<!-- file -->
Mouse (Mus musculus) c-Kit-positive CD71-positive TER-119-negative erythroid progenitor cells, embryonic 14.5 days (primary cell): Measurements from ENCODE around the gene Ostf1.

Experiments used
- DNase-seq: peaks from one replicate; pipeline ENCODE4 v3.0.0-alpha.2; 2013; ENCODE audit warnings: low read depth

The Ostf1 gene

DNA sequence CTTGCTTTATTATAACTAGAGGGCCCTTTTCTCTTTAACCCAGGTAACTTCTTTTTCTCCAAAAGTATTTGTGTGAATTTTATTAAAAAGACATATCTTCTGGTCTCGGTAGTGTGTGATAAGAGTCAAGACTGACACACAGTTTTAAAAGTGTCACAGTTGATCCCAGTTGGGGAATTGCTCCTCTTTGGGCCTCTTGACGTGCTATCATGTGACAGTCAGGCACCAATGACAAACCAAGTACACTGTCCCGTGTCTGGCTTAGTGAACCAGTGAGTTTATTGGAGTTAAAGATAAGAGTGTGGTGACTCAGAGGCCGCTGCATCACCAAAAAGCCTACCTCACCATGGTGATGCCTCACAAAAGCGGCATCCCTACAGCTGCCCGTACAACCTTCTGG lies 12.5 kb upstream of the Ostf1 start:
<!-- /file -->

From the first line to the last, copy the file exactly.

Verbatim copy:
Mouse (Mus musculus) c-Kit-positive CD71-positive TER-119-negative erythroid progenitor cells, embryonic 14.5 days (primary cell): Measurements from ENCODE around the gene Ostf1.

Experiments used
- DNase-seq: peaks from one replicate; pipeline ENCODE4 v3.0.0-alpha.2; 2013; ENCODE audit warnings: low read depth

The Ostf1 gene

DNA sequence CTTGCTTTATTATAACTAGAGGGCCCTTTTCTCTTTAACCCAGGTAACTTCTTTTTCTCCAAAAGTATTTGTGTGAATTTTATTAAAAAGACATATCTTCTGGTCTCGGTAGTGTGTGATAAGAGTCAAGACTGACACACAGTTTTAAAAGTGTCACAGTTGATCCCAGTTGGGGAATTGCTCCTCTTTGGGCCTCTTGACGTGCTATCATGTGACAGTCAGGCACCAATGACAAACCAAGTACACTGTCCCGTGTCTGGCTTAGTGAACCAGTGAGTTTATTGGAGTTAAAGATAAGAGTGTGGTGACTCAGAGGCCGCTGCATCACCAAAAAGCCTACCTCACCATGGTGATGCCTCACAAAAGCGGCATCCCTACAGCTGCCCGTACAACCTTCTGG lies 12.5 kb upstream of the Ostf1 start: